heating composites to relatively high temperatures (54˚C
or 68˚C) causes a significant increase in volumetric
shrinkage, but preheating composites to a body tempera-
ture causes similar shrinkage to that at room temperature
[6]. Advantages of preheating the resin are to make more
durable, highly filled, highly viscous conventional com-
posite resin, to reduce the viscosity, to provide flow val-
ues that are similar to those of less filled, flowable resin
composites, without undermining the mechanical proper-
ties. However, more investigation is necessary to deter-
mine the si de effects of preh eating procedu res such as an
increase of the polymerization shrinkage which causes
stress at the tooth/restoration interface and may cause
microleakage of the restorations. The main objective of
this study was to evaluate the effect of preheating on
polymerization contraction stress of composites and the
in vitro marginal microleakage. It was hypothesized that
increasing the preheating temp erature would in crease the
polymerization stress and increase the microleakage at
resin composites/tooth in terfaces.
2. Materials and Methods
2.1. Polymerization Contraction Stress
The materials used in this study are indicated in Table 1.
Polymerization contraction stress was measured by a
modified low-complicance device (Figure 1), consisting
of 2 parts; the first part is a load cell, which a brass steel
piston was attached. A brass steel piston (10 mm diame-
ter; 30 mm length) was used as the bonding substrate for
the composite. The piston had one surface abraded with
#180-grit sandpaper, coated with silane coupling agent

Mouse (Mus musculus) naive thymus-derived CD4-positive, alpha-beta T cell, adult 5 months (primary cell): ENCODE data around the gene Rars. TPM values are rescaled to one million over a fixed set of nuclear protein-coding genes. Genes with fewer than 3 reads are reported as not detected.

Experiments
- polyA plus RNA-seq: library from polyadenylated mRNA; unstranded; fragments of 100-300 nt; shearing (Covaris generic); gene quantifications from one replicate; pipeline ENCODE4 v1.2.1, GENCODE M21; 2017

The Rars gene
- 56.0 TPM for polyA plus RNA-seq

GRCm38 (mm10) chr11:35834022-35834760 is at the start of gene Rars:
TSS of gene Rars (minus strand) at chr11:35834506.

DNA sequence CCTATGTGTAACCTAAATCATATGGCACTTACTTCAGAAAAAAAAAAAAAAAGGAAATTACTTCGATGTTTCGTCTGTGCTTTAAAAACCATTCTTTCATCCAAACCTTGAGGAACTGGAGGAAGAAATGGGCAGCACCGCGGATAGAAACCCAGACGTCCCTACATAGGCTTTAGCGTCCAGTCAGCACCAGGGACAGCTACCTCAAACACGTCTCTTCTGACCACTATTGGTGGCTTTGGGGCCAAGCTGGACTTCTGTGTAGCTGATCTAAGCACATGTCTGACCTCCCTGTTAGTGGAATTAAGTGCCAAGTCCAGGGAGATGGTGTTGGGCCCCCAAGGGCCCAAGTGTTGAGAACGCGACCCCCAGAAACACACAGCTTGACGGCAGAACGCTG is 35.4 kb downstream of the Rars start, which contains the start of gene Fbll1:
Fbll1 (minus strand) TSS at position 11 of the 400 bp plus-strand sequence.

prior to the application of a thin layer of unfilled resin
(Adper™ Single Bond 2), and light-cured for 20 seconds
(MiniLED, Satelec, France). A ringshape teflon mold
was inserted at the end of the brass piston, created a cy-
lindrical cavity (dimension 10 mm diameter × 1 mm
Table 1. Materials used in the present study, their respec-
tive batch number and manufacture r.
Material Batch number
Filtek™ Supreme XTN151598 3M ESPE, Dental Products,
St. Paul MN
GC KALORE™ 910071 GC Corporation,
Tokyo, Japan
Gradia™ Direct X 1201271 GC Corporation, Tok yo,
Adper™ Single Bond 2N283944 3M ESPE, Dental Products,
St. Paul MN
Scotchbond™ EtchantN287300 3M ESPE, Dental Products,
St. Paul MN
Figure 1. The test setup for the polymerization stress meas-
thickness) for resin composite. Uncured resin composite
was preheated and inserted in the mold, the mold was
then removed. The brass piston with the composite was
heated up to specific test temperature on a thermal con-
trolled plate, a thermocouple was placed inside a hole in
the brass piston at all time to measure the composite tem-
The second part is a brass cylinder, holding a clear